Deni Ghifari, Jakarta – Indonesia has expressed interest in joining the BRICS group of major emerging economies, consisting of Brazil, Russia, India, China and South Africa, a move experts believe could have benefits, but repercussions too.
Deputy Trade Minister Jerry Sambuaga told reporters on Friday that joining the group could result in new trade opportunities given the group's diverse geographical locations and massive population.
"The interest is there, the potential is clear, and the opportunity is up for grabs," said Jerry on the sidelines of the 55th ASEAN Economic Ministers' (AEM) Meeting in Semarang, Central Java.
He added that joining BRICS might open doors for Indonesia to "nontraditional markets" of South America and Africa, given that these regions were relatively "unexplored".
Data from Statistics Indonesia (BPS) show that in 2022, Indonesian exports to BRICS member states totaled US$93.16 billion, while imports were $84.27 billion. China was responsible for a big chunk of both – 70.9 percent of exports and 79 percent of imports.
Consistent with Jerry's statements, the same data showed that 2022 trade between Indonesia and Brazil totaled only $5.26 billion, while exports and imports with South Africa were $3.2 billion.
"When it comes to trade, benefits are what matters. [...] When it's scalable, deliverable, measurable and can be translated into numbers, and if the numbers meet [expectations], then why not?" said Jerry.
Rajesh Agrawal, an official at India's Ministry of Commerce, declined to comment on the possibility of Indonesia joining the group, but he pointed out on Monday that Indonesia was India's largest trading partner in the ASEAN region in 2022 and 2023.
Indonesia's major exports to India are coal, vegetable oils, iron and steel. "There's a need to diversify the trade basket," Agrawal told The Jakarta Post.
United States Trade Representative Katherine Tai had no official comment on the matter, but she said learning more about the motivation behind Jakarta's interest in joining BRICS "would be interesting".
"Indonesia has its own mind, and I think a part of strong partnership is respecting each other's sovereignty," Tai told the Post at the AEM venue on Monday.
President Joko "Jokowi" Widodo is among several heads of state of non-BRICS members set to attend the 15th BRICS Summit in Johannesburg, South Africa, from Tuesday to Thursday.
On the way there, the presidential plane first touched down in Kenya, where Jokowi held bilateral talks with his counterpart William Ruto on Monday for a state visit ahead of the BRICS event.
BRICS emerged from what was initially just BRIC, a term formed by an economist in 2006 from the initials of four major emerging markets. It has since grown from a conceptual acronym into a political and economic forum, and its name was changed to BRICS to include South Africa when the country joined in 2010.
It is commonly seen as a counterweight to the Group of Seven countries, which have long enjoyed a dominant position in world politics through their economic clout.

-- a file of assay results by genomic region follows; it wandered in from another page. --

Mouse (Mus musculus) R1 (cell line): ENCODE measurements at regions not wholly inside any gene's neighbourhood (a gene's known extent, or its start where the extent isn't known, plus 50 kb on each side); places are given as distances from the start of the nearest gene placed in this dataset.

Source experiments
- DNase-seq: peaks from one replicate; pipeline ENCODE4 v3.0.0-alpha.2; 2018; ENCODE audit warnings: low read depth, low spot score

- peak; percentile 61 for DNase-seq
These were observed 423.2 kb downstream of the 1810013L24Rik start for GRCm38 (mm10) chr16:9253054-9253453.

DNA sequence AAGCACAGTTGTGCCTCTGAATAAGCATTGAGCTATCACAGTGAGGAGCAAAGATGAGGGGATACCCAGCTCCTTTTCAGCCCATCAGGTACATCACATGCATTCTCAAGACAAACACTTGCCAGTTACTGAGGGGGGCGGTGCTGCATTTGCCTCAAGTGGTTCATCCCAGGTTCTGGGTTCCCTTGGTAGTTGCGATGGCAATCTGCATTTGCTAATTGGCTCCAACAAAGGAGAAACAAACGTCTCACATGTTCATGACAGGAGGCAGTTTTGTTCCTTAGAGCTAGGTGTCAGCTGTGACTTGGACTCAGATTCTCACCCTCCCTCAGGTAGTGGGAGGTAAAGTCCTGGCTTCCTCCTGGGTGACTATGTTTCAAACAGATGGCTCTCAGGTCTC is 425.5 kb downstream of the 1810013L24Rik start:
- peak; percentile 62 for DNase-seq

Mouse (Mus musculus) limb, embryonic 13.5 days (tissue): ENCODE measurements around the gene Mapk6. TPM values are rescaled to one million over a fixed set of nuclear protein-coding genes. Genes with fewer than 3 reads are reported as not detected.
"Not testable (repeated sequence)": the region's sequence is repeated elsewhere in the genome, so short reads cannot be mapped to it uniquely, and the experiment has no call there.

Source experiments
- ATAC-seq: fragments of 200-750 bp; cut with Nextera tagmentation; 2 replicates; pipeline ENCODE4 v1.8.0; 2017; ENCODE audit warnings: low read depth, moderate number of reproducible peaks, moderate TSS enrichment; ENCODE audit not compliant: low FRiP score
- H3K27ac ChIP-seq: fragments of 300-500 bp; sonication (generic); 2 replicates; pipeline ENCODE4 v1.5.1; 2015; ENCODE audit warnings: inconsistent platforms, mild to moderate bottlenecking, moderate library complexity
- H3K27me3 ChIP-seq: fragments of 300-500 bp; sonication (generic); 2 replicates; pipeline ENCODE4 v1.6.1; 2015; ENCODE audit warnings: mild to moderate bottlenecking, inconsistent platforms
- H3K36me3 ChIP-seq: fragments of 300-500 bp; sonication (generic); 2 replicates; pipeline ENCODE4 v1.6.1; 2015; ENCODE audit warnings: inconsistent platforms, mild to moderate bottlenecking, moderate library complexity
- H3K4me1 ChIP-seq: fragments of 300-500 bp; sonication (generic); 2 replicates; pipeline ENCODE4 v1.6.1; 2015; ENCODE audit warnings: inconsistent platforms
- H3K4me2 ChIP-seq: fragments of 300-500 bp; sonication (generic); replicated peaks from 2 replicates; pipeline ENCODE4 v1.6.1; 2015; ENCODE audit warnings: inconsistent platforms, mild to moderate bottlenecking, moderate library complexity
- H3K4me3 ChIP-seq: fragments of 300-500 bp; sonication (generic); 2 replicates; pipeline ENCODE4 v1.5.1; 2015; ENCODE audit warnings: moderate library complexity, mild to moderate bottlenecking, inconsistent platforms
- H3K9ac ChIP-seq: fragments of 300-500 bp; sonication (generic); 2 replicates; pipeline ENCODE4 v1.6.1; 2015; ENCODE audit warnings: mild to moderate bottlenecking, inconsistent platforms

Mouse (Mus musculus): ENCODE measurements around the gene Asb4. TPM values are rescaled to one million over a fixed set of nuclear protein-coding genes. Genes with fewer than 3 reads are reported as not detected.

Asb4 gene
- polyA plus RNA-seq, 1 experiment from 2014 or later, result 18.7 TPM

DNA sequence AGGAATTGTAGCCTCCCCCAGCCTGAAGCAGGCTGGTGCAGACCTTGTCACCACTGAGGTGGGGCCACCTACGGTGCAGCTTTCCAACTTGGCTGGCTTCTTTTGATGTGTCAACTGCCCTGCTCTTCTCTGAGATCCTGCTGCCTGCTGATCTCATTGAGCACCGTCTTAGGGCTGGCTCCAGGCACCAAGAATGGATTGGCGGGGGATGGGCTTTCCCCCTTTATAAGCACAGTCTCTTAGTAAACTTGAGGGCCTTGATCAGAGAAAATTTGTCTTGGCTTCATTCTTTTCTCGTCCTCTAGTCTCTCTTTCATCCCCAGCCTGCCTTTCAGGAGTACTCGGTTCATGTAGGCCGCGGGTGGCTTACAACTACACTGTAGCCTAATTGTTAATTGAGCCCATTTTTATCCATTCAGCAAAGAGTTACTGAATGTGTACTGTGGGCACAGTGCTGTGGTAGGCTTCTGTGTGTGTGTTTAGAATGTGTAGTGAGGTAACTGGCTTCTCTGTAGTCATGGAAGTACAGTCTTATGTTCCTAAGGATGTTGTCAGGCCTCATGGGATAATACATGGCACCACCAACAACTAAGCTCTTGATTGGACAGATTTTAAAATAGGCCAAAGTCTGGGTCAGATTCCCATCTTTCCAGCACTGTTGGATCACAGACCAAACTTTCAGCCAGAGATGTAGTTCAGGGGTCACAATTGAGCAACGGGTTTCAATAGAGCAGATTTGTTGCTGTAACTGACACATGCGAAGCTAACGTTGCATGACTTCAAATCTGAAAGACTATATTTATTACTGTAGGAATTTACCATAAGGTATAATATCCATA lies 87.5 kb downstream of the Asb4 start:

BRICS set up its own lending institution in 2015 called the New Development Bank, which claims to have approved a little more than $30 billion worth of projects in the BRICS countries.
Centre for Strategic and International Studies (CSIS) executive director Yose Rizal Damuri said BRICS' development of the multilateral bank had been executed poorly.
"For [the bank] to be influential, it's still far away from what was expected," Yose told the Post on Sunday.
Given that BRICS is seen as a geopolitical rival to the G7, Indonesia's enrollment could result in Jakarta being viewed either as the group's "neutralizer" or as creating a new "G7 rival", Yose said, adding that he leaned toward the latter interpretation.
Regardless, should Indonesia decide to join, it would not bring about immediate sanctions but might have geopolitical consequences, Yose opined.
"The economic constellation is heavily dependent on geopolitical conditions, and that will infect investment, trade, etc.," said Yose.
Institute for Development of Economics and Finance (Indef) economist Nailul Huda said that joining BRICS could increase Indonesia's economic potential, and the group would welcome the archipelago with open arms, given its status as one of the world's biggest economies.
"Joining BRICS or any other [multilateral] coalition will open broad export opportunities, bigger access to financing and strengthen economic cooperation with the members," Nailul told the Post on Sunday.
However, it would not be a free ticket to greater international trade volumes for Indonesia, given that exports to Western countries may diminish, Nailul pointed out. Shipping in $28 billion worth of Indonesian goods throughout 2022, the US is one of the archipelago's largest trade partners.
Analyzing how a BRICS membership would affect regional relations and stability was important to understanding the long-term consequences, Nailul noted.
Yose opined that the group was directionless, its objectives remained unclear and it was riddled with a "cohesion problem" precipitated by tensions between China and India, as well as Russia's geopolitics.
"BRICS was formed because those countries were deemed to offer good prospects. [...] But the prophecy was wrong. None of the BRICS countries are performing well except for China and India," Yose stated.